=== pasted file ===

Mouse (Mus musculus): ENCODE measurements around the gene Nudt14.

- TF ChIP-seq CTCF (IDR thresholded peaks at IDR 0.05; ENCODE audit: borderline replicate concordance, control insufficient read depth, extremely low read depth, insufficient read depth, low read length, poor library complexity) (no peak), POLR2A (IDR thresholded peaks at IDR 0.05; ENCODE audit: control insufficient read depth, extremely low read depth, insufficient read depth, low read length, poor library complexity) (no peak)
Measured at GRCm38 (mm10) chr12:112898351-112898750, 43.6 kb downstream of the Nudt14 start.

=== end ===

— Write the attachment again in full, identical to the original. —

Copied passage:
Mouse (Mus musculus): ENCODE measurements around the gene Nudt14.

- TF ChIP-seq CTCF (IDR thresholded peaks at IDR 0.05; ENCODE audit: borderline replicate concordance, control insufficient read depth, extremely low read depth, insufficient read depth, low read length, poor library complexity) (no peak), POLR2A (IDR thresholded peaks at IDR 0.05; ENCODE audit: control insufficient read depth, extremely low read depth, insufficient read depth, low read length, poor library complexity) (no peak)
Measured at GRCm38 (mm10) chr12:112898351-112898750, 43.6 kb downstream of the Nudt14 start.